Book Review: by Phil Gold

Bernstein, Evelyn. The Spirit of Nature. Houston: BrainStream Communications, 2007.


Reviewed by Phil Gold, Toronto, Ontario



In New York, the landscape of Evelyn Bernstein’s youth, she experienced the world on paved streets, exploring the built environment. Her world was manipulated and constructed. Asphalt and concrete and steel became natural elements of the constructed space. “The Spirit of Nature” Evelyn Bernstein has aimed her lens at both the touched and untouched world around us.


Pastures and ranch fields, wonders preserved in national parks, birds in flight, and the view through an underpass build symbolic meanings that connect us to nature. Bernstein has an artist’s eye, accentuated by the camera lens, for panoramic vistas that border on the mystical. She waits for the perfect moment capturing the sculpted, curved neck of a horse, at the Rainbow Falls, Yosemite National Park and the ideal arrangement of cattle at the Lost Creek Ranch. 


Throughout Bernstein’s photography there is a clear distinction between the panoramic vistas and close observation of the natural that places mist and fog and rainbow in her lens and the constructed, manipulated space of the ranch and park that create simulacra of nature. These simulacra are the spirit of nature, no longer unspoiled and untouched.


Bernstein presents us with images that evoke the spirit of nature. While the world around us is nature much of this has become manipulated or created space. The national parks and ranches serve as the objects of her lens are created space for the preservation of a natural environment. They are bounded and interact with us in a way that the unspoiled has yet to do. We see that the ranches and parks are bound by mountain and desert, or by river and ocean. They are, surrounded by nature and represent an island that reconstructs nature through human interaction. 


So, can we consider the open expanse of a landscape carved and constructed by human interaction as nature? Manipulating nature for our uses, reconstructing nature, putting a fence around it may help to maintain a status of natural, untouched or reworked. It is through the lens of the viewer that we establish our perspective on the world around us.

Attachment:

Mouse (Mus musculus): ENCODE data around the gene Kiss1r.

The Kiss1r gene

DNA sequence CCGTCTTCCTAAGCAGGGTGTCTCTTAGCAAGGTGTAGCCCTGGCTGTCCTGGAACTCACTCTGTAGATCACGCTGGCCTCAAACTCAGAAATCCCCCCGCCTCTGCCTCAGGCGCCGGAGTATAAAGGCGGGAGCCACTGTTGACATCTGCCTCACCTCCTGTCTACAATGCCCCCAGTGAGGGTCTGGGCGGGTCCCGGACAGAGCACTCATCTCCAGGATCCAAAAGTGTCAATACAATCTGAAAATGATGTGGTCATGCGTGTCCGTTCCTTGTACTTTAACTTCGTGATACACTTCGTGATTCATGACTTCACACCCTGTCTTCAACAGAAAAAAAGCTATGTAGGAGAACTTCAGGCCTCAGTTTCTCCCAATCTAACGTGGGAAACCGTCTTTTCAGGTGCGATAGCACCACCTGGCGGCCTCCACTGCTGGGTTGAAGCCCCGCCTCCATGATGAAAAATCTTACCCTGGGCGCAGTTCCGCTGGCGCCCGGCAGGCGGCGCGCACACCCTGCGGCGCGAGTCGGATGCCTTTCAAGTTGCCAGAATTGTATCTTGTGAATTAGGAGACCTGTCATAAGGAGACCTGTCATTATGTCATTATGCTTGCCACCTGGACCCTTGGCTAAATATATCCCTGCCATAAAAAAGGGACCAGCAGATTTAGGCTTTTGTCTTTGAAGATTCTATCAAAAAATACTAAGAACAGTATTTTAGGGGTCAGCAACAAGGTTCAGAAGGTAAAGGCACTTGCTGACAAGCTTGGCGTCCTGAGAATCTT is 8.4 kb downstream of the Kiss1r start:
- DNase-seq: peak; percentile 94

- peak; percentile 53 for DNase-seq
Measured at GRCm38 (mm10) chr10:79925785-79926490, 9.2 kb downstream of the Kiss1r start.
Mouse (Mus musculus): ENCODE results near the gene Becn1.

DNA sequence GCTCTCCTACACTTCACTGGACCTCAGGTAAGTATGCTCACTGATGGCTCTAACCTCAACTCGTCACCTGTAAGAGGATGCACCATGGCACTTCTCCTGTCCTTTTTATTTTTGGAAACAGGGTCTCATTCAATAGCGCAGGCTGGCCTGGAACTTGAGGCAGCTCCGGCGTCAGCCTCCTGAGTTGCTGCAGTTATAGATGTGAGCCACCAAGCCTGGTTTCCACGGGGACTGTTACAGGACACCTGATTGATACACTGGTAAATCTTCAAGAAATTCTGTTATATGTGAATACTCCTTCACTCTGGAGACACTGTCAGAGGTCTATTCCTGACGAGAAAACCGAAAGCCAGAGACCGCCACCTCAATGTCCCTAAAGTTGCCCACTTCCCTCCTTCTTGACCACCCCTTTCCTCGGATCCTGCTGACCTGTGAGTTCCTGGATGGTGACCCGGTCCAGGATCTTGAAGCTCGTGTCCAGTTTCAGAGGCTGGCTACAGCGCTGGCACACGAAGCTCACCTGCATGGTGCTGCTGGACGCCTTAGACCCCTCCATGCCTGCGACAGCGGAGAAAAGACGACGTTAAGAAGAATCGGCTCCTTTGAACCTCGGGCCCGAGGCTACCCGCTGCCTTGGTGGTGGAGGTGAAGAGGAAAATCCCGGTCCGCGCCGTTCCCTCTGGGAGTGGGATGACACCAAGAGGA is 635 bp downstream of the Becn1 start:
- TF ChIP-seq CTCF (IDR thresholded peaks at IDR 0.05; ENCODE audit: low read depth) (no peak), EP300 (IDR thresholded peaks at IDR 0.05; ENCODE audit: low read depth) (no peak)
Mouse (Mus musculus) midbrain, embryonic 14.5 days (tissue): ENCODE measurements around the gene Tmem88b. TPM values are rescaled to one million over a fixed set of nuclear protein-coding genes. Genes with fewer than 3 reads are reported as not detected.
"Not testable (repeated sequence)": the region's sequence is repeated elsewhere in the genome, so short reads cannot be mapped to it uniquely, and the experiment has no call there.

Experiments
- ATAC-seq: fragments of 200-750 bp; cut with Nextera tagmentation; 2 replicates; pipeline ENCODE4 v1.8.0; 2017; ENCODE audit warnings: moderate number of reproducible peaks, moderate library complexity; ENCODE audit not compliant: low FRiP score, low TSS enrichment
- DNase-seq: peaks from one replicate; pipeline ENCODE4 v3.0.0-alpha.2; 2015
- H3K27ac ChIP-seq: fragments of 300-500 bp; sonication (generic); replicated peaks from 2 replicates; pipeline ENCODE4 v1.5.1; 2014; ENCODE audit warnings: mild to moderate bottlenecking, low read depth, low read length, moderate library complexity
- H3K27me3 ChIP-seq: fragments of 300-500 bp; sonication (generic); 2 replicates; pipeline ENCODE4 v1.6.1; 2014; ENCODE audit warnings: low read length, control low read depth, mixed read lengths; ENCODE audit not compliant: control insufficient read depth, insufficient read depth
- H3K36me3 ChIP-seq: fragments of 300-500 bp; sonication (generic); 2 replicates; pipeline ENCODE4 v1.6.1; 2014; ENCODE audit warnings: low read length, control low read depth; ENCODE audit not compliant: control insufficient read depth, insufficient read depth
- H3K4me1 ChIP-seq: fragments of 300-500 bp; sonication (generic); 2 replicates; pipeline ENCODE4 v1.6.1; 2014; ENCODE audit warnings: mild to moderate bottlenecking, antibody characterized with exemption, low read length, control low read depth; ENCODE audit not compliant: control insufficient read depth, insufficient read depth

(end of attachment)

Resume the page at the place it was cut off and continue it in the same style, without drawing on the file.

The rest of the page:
The lens of Bernstein’s camera allows us to see the moon at twilight over Mono Lake or dawn on the north coast of California; pristine moments. Light and reflection, sunrise and sunset, shadow and shade are used as a tool by Bernstein to capture moments in life. Landscape images or sunlight reflecting off of a leaf, flowing river or rolling sand dune, what seem like undisturbed trees each evoke the themes of her presentation.


The images presented by the author may remind viewers of several painters of symbolic landscape such as Caspar David Friedrich (1774-1840), who, like Bernstein, used the morning mist, light effects, trees and landscape features such as hills to both closely examine and show people the wonder of the world around him. Friedrich also presents humans as small, almost insignificant in the sweeping panorama of his art. Like Friedrich, for Bernstein, humans are isolated, alone, silenced by the world around them in spite of the gust of wind that rustles leaves or splashing water as it courses along a river or the majestic gallop of a horse. In photographs and paintings we cannot hear the sound of nature’s rhythm.


Bernstein’s lens is a tool used in the pursuit of truth. Her choices of landscapes manipulated by human hands and the wild unbridled flowing river, the sunset, the pond present us with truth; that the world around us is vast and diverse filled with beauty, even in the shadows.


Women in Judaism: A Multidisciplinary Journal Winter 2011 Volume 8 Number 2

ISSN 1209-9392

© 2011 Women in Judaism, Inc.


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